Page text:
Those leftover jack-o'-lanterns can be disposed of without having to be tossed in the trash.
Mary Reefer, a volunteer with the Butler County Master Gardeners, said animals such as squirrels and deer like to eat pumpkins, and their carved shells are safe for them to consume. However, they should not be eaten by humans once they have been carved and posted outside.
“Put it away from the road in a place where animal can eat them,” Reefer said. “Once you open a pumpkin up, it's subject for bacteria. If you take the stem off, that's considered a wound, and carving a pumpkin is considered a huge wound.”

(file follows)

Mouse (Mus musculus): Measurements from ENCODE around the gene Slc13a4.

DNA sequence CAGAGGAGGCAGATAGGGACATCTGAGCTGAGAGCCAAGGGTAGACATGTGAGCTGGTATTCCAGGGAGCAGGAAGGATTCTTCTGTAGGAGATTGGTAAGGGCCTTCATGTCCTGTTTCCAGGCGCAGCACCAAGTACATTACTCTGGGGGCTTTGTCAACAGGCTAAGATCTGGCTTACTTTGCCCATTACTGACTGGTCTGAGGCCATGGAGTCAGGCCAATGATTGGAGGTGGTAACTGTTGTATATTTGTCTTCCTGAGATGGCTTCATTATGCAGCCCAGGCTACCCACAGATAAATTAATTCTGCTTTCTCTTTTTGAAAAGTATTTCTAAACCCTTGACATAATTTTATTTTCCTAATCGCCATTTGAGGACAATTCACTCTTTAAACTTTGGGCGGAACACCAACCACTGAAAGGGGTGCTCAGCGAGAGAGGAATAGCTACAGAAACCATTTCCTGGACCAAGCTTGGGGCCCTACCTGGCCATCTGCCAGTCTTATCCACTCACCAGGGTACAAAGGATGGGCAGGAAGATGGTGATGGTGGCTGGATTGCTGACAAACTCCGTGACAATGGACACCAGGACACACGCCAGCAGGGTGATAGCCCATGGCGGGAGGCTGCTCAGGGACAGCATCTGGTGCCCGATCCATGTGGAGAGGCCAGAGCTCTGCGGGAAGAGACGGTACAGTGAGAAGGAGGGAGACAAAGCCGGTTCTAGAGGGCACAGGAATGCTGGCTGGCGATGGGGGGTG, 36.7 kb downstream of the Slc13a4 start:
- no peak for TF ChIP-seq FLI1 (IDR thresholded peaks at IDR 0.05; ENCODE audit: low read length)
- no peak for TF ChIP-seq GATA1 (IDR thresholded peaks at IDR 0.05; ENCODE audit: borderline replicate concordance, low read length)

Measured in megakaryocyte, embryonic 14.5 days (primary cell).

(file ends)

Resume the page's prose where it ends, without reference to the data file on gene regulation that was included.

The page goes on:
Reefer also said pumpkins can be composted to be used as fertilizer, so long as the seeds are removed. They need to be cut into small pieces to be composted effectively, which Reefer said is a good reason for a “pumpkin smashing party.”
“Don't put any seeds in because the seeds may germinate in the compost pile,” she said. “They would have to be composted to be used to fertilize your plants.”